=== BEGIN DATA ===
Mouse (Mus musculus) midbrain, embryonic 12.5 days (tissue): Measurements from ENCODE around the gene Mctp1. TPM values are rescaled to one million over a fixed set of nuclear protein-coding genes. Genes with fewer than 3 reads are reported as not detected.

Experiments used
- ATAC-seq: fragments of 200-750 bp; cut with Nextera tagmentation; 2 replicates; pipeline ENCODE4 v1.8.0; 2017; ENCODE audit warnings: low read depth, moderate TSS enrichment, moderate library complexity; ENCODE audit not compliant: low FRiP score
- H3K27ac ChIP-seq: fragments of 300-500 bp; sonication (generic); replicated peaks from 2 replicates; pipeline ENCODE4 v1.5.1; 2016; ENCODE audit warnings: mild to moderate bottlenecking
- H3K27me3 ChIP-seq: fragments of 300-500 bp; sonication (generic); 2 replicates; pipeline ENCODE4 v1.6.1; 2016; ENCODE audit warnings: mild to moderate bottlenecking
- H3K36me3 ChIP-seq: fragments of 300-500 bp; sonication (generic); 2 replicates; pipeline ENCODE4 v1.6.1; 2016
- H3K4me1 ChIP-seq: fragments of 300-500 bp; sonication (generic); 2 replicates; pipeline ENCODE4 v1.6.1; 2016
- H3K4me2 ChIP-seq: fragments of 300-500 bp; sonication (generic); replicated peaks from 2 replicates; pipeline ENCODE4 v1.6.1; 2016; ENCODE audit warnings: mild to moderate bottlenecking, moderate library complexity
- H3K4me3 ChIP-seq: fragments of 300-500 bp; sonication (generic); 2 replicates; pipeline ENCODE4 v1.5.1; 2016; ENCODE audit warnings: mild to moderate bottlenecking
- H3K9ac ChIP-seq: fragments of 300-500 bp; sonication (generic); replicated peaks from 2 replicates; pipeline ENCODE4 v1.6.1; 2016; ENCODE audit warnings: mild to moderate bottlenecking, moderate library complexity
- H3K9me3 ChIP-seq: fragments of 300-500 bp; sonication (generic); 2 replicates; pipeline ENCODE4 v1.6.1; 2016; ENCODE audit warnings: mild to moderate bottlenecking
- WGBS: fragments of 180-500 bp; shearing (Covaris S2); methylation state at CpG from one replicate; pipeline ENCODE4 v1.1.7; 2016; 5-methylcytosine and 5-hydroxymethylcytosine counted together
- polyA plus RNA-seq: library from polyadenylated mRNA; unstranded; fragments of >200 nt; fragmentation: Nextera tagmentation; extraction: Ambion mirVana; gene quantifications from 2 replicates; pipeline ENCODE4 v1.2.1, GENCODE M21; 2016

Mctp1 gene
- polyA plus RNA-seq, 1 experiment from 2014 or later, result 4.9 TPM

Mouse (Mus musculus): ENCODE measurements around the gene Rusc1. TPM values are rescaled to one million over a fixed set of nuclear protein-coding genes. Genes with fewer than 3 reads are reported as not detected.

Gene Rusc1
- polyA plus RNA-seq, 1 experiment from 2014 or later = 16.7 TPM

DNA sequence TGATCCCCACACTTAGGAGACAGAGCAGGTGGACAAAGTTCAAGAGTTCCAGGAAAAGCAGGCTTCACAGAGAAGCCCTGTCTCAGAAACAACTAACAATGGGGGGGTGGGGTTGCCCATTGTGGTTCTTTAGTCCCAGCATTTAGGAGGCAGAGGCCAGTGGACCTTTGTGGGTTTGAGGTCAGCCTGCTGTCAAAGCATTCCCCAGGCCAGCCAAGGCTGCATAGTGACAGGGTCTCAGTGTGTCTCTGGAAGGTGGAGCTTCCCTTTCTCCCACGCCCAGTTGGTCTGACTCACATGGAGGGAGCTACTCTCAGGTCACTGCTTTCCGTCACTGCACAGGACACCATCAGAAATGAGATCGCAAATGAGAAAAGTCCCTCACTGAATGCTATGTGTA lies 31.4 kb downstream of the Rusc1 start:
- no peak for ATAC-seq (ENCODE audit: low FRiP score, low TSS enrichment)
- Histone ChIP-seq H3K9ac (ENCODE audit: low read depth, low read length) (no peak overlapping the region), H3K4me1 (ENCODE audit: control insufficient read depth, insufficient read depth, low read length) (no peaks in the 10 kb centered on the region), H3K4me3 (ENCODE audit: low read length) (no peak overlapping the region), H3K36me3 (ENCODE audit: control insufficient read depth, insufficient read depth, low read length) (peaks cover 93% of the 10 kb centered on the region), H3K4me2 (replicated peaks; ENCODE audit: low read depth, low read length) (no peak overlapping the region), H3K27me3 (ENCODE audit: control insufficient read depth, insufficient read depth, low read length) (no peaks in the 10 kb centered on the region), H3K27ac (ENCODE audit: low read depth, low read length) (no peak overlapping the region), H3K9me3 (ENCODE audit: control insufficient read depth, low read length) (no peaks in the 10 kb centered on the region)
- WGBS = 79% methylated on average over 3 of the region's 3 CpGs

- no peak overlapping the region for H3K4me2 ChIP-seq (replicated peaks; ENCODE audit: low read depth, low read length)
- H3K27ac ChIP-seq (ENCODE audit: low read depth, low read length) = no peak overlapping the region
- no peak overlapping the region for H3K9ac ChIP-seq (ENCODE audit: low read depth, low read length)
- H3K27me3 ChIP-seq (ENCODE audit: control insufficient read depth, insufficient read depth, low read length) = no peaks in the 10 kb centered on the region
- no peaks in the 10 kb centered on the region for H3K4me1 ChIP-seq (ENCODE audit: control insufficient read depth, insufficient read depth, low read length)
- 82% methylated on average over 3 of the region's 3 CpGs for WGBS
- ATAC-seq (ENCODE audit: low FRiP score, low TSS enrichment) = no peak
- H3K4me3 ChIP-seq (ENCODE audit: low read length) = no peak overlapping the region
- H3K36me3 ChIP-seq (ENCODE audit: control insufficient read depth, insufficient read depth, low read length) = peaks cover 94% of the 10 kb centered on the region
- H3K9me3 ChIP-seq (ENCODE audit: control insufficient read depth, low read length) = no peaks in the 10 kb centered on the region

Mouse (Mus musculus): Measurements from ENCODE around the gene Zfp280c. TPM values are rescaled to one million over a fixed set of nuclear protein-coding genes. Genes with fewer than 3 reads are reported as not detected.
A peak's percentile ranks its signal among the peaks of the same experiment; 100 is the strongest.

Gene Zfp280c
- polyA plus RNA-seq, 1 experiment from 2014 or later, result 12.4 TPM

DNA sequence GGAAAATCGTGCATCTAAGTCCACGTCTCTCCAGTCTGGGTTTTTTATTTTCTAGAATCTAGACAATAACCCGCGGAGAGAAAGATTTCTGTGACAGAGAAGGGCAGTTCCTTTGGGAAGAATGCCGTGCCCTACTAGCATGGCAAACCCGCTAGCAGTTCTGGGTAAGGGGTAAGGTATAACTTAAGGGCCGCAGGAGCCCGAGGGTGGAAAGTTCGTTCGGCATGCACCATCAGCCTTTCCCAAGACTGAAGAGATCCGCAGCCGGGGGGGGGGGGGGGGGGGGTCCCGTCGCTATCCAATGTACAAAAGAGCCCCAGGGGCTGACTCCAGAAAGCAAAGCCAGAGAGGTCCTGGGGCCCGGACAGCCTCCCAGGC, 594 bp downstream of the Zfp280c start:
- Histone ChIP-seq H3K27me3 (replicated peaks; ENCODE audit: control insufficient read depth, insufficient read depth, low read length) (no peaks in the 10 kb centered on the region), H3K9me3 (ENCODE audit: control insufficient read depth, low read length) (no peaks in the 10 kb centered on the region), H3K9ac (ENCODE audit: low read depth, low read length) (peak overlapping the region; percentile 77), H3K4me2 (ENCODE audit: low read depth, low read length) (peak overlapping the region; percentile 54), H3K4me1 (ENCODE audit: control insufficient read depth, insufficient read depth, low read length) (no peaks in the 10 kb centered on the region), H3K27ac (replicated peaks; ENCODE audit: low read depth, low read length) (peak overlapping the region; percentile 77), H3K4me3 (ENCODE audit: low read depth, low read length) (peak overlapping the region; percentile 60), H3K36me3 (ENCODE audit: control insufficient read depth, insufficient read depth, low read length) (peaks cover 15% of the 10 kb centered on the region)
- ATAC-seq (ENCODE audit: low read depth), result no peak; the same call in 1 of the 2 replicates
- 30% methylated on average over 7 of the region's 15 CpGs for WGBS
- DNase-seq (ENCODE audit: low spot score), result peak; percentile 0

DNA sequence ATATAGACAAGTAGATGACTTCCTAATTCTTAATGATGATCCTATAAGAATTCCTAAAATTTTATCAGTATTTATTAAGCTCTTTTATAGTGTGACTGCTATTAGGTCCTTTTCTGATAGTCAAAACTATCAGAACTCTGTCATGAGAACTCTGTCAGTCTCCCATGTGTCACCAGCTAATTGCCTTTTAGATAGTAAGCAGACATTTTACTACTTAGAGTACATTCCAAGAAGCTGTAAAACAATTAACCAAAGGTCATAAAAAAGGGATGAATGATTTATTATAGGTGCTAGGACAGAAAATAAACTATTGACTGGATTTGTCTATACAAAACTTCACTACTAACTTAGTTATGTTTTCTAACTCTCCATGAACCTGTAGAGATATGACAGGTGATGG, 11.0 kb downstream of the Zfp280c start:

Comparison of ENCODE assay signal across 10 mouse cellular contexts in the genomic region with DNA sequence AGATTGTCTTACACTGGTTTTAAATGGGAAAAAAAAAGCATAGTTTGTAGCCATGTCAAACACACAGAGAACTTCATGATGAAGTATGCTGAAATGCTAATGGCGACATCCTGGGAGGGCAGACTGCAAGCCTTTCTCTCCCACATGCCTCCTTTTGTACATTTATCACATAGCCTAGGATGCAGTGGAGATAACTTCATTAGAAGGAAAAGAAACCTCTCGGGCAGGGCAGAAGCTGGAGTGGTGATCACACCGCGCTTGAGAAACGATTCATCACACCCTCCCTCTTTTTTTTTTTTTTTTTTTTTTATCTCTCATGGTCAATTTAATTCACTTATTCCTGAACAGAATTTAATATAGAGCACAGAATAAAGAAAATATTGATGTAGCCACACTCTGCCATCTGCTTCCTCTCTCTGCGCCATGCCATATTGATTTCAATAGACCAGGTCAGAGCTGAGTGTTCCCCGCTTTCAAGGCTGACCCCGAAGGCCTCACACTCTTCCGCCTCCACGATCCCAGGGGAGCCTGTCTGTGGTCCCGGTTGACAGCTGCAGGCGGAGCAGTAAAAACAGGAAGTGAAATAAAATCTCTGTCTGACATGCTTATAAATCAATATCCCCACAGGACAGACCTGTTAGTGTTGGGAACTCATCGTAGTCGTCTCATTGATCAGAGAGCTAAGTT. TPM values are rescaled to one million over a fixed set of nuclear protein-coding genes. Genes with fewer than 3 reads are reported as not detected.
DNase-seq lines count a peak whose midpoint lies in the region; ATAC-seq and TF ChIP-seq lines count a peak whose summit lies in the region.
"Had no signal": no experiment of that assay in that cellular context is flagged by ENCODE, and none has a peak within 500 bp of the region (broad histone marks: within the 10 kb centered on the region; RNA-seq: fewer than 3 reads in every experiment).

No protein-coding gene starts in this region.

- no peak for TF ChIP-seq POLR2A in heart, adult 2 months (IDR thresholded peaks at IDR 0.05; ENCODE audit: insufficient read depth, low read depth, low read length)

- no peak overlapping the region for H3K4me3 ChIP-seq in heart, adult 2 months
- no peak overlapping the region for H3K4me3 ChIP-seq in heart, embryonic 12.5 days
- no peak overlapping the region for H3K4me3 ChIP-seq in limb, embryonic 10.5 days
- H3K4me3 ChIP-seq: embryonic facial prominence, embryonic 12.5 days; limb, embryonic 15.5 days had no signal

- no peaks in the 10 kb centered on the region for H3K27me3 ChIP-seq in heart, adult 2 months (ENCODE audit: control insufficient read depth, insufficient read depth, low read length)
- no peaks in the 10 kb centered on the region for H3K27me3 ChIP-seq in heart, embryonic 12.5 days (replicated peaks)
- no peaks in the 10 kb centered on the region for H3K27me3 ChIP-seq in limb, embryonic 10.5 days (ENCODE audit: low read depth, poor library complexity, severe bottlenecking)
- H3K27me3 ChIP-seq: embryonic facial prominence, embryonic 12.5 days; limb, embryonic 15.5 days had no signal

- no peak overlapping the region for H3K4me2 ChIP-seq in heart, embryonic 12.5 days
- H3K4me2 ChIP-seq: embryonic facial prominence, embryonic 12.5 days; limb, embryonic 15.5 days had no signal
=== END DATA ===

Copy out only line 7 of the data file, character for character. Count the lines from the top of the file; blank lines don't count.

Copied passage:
- H3K4me1 ChIP-seq: fragments of 300-500 bp; sonication (generic); 2 replicates; pipeline ENCODE4 v1.6.1; 2016